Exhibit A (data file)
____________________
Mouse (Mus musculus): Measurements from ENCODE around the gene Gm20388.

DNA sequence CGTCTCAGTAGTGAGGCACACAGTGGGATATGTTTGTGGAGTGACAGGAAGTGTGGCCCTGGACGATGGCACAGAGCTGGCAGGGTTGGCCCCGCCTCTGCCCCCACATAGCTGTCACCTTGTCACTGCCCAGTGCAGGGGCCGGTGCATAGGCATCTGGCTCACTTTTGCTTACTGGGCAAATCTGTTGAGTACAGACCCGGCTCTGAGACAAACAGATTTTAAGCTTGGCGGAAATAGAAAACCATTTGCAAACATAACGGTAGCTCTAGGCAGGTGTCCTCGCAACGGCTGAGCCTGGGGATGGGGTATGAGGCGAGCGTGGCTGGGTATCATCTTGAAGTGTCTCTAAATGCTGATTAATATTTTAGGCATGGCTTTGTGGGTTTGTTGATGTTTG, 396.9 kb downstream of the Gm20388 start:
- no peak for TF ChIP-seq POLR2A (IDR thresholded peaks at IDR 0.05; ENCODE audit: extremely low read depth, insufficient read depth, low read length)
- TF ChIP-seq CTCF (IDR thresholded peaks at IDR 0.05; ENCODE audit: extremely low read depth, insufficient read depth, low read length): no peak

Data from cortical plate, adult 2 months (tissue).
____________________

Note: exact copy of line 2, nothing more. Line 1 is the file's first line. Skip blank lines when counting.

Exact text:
DNA sequence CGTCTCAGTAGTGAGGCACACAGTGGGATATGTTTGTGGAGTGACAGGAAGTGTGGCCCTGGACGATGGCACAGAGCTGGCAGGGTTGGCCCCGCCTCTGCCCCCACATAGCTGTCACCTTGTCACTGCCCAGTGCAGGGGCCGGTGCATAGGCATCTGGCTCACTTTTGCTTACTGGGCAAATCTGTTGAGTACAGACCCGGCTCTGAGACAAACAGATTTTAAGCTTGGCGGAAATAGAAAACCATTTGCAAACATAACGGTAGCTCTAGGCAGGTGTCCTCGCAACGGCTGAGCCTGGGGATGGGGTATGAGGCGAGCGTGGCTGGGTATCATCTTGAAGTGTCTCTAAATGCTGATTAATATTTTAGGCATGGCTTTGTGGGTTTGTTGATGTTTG, 396.9 kb downstream of the Gm20388 start: